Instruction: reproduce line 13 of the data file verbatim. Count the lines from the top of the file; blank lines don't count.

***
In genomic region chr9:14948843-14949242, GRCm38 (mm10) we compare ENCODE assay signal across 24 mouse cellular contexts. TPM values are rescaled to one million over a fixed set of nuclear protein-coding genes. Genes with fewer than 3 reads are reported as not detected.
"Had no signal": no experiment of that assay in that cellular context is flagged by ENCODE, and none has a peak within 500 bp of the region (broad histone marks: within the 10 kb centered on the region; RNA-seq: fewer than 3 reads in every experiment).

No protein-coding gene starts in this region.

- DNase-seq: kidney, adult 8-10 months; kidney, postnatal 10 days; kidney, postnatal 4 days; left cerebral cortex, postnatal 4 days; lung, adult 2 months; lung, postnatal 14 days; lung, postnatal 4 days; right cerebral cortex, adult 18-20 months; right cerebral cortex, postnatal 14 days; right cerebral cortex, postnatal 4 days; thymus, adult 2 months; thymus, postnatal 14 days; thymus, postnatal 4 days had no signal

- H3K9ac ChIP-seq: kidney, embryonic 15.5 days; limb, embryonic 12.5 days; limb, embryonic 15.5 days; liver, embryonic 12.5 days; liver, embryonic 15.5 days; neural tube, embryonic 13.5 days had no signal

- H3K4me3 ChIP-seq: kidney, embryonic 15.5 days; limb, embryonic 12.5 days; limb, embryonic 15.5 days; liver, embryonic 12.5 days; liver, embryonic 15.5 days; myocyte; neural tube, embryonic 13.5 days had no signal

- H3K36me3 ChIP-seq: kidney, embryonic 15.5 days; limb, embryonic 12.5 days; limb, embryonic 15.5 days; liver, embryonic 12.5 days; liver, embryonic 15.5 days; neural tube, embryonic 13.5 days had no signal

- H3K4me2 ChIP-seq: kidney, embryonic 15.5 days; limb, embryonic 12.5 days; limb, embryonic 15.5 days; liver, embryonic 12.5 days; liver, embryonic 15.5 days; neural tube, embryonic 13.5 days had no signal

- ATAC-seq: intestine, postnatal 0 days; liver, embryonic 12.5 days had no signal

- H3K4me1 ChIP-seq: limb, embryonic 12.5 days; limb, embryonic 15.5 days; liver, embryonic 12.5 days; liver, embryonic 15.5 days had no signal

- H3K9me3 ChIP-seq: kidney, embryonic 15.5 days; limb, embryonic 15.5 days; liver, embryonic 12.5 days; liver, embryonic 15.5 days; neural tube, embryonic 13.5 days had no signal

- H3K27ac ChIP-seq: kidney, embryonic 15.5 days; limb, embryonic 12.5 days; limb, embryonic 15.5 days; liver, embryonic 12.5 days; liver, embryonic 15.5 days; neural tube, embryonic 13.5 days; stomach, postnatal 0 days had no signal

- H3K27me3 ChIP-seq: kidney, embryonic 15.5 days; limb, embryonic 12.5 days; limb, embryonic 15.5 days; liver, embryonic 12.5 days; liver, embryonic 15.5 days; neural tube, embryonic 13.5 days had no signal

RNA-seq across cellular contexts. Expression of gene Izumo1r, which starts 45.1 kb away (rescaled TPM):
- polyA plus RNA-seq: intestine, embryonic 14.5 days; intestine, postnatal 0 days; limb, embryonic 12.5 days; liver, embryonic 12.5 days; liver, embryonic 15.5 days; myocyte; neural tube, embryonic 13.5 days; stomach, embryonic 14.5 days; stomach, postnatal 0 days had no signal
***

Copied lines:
- H3K27me3 ChIP-seq: kidney, embryonic 15.5 days; limb, embryonic 12.5 days; limb, embryonic 15.5 days; liver, embryonic 12.5 days; liver, embryonic 15.5 days; neural tube, embryonic 13.5 days had no signal